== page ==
I thought I did it pretty tight, but I will try super tight and see what happens and post back with my results. Thank you smile.png

I'm new, so I'm still learning the simple things biggrin.png

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You could wrap once with the chenille behind the tinsel before wrapping it forward. This would allow your first wrap of the tinsel to already be withing the chenille, giving it nowhere to slip to.

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I prefer a round or oval type of wire-tinsel for ribbing. It seems you are using a flat type, which I use for tinsel bodies or flash back. Also when using wire-tinsel I often start with wrapping a tiny "tag" at the butt end of the body, then rib the body. I rib the body the using the opposite turn direction as for the body material. This will strengthen the body. I also try to rib with less distance closer to the butt, then widening the rib turns closer to the abdomen.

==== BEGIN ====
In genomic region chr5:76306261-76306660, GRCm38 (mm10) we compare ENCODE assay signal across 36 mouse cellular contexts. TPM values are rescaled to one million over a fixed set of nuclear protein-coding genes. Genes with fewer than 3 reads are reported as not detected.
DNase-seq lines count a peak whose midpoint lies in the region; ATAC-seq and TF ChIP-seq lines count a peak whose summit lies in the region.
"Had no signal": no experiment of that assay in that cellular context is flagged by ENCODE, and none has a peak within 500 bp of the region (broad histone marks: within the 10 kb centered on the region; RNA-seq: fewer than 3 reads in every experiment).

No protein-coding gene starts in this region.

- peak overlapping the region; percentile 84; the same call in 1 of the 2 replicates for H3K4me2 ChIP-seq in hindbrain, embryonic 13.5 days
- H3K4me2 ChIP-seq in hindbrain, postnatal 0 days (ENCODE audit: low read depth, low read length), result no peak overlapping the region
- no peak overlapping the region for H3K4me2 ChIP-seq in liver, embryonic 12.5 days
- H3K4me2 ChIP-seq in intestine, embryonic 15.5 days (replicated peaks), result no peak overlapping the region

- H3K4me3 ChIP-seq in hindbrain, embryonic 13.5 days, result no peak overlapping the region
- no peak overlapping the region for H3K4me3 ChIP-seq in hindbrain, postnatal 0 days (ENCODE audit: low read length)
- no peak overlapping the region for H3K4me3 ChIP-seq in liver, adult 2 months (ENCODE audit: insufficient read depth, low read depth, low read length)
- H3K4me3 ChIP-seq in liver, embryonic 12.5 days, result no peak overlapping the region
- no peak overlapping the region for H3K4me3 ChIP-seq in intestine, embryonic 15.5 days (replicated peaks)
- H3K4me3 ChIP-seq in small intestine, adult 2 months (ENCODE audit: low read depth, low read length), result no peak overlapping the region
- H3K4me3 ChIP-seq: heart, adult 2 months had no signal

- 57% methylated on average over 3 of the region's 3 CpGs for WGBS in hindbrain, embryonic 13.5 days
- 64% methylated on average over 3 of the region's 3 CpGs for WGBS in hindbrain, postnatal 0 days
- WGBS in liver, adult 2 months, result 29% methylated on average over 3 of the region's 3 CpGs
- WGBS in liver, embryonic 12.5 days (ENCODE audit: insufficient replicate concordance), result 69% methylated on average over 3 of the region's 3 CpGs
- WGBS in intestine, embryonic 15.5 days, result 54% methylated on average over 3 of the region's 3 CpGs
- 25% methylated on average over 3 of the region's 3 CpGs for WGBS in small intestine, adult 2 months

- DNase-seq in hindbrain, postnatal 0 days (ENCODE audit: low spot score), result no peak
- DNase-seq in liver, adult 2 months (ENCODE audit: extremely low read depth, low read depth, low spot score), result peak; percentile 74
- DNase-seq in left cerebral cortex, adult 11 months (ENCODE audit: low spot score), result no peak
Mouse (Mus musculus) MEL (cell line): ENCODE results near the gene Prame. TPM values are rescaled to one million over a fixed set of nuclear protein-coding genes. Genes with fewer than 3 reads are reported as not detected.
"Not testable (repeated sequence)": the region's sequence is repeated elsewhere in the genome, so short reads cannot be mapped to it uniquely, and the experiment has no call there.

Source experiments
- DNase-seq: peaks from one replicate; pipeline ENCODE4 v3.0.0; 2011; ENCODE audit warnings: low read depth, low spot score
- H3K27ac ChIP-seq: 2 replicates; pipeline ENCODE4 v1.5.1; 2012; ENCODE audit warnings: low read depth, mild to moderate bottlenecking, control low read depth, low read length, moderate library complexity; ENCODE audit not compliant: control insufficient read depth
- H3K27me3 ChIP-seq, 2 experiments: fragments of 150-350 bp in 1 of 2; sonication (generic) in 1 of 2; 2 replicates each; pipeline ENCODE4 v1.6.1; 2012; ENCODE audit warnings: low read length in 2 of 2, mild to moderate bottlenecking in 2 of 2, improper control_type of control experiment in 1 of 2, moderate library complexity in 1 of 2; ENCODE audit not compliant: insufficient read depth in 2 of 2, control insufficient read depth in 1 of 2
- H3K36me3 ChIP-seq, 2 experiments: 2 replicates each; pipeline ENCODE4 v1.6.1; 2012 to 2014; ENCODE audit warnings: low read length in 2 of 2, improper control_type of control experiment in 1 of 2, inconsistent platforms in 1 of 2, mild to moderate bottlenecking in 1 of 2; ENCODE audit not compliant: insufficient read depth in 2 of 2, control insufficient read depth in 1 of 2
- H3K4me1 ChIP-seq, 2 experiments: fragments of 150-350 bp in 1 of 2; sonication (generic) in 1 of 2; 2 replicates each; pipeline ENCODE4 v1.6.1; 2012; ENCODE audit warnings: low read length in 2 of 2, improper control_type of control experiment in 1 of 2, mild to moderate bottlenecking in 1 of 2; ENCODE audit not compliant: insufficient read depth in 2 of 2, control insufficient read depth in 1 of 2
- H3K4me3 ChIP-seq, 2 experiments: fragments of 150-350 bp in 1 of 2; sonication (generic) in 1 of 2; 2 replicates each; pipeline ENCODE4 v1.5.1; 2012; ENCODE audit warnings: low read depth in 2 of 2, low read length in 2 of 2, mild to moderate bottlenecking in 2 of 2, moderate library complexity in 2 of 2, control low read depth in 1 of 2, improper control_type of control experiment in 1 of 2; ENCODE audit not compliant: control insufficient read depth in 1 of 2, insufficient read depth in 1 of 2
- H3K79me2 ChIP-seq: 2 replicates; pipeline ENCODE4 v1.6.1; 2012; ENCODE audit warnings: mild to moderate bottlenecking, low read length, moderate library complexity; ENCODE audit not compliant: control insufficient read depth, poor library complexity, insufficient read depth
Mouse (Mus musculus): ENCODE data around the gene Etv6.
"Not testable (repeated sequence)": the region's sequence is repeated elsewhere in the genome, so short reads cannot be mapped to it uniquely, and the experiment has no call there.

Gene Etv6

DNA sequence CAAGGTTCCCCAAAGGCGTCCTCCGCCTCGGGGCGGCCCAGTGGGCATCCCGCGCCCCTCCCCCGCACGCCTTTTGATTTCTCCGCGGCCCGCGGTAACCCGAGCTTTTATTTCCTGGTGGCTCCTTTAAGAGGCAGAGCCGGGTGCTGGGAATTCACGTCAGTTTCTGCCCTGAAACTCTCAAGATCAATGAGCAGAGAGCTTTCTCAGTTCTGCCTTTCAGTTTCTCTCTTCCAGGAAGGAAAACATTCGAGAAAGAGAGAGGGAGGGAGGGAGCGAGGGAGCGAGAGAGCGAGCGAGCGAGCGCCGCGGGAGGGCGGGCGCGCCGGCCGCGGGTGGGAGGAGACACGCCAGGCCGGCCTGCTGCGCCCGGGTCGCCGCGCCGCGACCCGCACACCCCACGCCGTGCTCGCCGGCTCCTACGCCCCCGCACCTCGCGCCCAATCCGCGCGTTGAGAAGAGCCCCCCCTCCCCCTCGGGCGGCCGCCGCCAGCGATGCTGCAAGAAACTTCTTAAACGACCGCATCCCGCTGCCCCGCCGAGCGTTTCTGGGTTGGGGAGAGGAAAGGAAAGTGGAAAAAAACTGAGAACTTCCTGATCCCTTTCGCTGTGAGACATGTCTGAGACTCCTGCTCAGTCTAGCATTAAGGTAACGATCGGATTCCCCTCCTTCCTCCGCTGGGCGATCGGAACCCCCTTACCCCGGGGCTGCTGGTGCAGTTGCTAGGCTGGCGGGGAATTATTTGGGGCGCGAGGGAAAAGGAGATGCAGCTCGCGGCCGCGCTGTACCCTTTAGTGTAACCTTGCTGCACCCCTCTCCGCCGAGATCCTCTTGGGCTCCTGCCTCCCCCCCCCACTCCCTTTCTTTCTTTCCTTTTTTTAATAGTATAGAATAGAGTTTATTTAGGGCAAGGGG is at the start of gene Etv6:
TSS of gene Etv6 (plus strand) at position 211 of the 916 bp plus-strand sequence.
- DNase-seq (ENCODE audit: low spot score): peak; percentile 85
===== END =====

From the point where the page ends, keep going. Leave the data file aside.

Mikechells tip about hiding the start of the rib is also a good choice.

 

Cheers,

Ulf

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Id be tempted to tie down the tinsel along the hookshank, over wrapping with chenille then you can rib it happy its secure. If you only want to tie in at the back id use Mikechells tip or oval wire instead.

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The problem is that the tinsel is trying to "climb" onto a fairly fat body. One solution is to make the first half wrap loosely, then trap it in place with your thumb nail. Apply lots of tension and make the rest of the wraps. Another way to do this that produces a very nice effect is to make the body of tinsel and rib over it with the chenille.